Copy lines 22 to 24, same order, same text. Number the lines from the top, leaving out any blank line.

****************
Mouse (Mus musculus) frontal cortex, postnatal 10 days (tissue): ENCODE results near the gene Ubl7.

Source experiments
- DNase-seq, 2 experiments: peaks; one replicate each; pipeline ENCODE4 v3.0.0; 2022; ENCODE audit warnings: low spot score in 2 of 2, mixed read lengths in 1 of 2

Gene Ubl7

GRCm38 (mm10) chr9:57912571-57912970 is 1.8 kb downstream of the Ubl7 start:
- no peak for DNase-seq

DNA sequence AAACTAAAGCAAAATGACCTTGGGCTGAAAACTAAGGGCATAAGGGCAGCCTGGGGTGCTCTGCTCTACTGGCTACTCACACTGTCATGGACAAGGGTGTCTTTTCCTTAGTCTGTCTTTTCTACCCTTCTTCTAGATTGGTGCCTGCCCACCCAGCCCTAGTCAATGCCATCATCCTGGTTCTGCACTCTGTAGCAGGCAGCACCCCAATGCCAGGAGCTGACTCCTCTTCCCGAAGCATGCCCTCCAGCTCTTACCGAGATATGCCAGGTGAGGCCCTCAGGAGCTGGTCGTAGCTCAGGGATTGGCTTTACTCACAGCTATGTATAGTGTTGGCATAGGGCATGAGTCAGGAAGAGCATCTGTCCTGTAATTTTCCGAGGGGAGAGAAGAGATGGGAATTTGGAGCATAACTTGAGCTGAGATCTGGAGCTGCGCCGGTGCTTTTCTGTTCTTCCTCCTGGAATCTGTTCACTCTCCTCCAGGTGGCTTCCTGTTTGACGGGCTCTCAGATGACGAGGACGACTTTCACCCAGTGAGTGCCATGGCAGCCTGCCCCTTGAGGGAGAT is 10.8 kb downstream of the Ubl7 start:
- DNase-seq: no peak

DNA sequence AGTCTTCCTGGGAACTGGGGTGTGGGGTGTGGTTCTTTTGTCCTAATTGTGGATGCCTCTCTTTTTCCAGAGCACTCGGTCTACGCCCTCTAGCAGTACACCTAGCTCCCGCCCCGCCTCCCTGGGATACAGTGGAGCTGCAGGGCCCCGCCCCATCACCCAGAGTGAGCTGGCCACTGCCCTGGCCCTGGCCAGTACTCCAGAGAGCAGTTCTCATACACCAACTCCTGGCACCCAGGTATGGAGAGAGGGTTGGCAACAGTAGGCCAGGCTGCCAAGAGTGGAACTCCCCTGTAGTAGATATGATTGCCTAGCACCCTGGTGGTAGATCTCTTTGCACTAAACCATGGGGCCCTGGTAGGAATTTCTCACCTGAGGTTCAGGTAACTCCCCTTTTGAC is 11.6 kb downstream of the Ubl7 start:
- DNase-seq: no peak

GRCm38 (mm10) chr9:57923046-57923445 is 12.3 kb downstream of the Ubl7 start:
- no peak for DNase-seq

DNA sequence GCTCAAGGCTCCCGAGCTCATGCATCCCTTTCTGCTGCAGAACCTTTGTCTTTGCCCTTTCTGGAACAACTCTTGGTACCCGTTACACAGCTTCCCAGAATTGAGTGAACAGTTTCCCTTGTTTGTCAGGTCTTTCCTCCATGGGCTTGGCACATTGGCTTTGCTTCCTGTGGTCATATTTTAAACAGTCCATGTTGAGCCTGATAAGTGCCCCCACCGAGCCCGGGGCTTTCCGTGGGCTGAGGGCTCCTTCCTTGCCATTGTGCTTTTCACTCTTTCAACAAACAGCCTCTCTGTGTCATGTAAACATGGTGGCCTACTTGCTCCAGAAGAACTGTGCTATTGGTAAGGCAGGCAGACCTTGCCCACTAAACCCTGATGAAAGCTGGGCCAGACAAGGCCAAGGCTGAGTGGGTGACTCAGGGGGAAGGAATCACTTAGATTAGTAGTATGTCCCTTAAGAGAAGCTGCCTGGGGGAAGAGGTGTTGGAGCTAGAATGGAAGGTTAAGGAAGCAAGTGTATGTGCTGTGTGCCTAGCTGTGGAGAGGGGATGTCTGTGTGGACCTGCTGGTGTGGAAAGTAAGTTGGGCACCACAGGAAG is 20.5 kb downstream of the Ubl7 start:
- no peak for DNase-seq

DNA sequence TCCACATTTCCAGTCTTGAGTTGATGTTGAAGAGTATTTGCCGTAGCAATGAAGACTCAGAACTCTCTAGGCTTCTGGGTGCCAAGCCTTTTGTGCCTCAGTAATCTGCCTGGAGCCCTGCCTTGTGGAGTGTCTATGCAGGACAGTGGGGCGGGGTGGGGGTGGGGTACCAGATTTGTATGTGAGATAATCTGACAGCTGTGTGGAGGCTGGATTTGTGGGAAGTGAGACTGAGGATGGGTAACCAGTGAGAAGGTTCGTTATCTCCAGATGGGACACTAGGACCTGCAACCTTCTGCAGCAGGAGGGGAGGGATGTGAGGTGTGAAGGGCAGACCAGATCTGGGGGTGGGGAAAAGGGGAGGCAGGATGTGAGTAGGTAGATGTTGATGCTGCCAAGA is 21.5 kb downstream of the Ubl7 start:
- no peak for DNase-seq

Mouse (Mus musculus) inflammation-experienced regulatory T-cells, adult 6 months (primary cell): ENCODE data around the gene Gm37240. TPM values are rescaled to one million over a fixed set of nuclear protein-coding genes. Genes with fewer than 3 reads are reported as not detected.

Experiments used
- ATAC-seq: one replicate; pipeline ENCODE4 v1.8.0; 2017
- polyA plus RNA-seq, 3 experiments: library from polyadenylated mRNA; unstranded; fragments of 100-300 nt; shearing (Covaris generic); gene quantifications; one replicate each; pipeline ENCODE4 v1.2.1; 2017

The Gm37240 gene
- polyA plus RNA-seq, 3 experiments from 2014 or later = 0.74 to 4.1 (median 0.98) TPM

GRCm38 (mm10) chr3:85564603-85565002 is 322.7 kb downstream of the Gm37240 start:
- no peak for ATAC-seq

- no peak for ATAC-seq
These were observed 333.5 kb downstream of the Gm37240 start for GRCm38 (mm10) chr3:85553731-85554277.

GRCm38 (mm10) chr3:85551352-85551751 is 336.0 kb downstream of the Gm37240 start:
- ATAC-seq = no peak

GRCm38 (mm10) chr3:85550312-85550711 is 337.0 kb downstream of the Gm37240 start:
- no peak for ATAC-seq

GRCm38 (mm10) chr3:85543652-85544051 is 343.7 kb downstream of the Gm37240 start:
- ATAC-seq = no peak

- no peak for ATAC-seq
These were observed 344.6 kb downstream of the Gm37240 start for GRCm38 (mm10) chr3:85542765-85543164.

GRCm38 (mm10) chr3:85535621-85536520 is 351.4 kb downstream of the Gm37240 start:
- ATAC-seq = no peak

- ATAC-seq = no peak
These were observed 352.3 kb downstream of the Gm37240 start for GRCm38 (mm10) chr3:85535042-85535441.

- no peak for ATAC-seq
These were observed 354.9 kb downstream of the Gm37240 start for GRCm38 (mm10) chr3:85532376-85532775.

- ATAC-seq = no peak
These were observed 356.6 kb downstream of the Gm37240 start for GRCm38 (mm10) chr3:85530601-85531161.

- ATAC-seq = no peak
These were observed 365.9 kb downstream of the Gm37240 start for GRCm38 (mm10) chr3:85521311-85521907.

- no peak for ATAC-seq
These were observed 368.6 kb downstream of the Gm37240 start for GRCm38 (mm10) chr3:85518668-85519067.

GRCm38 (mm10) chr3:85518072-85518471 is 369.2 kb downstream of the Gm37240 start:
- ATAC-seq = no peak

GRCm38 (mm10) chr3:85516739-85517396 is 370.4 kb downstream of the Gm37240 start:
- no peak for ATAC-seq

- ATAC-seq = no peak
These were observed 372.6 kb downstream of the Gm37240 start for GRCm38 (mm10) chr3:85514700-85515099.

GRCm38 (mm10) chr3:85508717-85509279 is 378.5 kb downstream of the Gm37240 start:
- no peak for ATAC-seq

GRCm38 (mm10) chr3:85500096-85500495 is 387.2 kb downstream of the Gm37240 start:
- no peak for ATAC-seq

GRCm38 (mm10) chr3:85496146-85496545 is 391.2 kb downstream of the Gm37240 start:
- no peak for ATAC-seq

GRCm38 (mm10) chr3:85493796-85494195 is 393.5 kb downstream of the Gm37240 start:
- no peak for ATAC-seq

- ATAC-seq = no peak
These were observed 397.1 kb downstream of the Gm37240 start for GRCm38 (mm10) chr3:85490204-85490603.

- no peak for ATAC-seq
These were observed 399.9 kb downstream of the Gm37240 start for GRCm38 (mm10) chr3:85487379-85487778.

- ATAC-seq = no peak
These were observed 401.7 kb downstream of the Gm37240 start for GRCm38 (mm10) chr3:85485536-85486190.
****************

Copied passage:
- polyA plus RNA-seq, 3 experiments from 2014 or later = 0.74 to 4.1 (median 0.98) TPM

GRCm38 (mm10) chr3:85564603-85565002 is 322.7 kb downstream of the Gm37240 start:
- no peak for ATAC-seq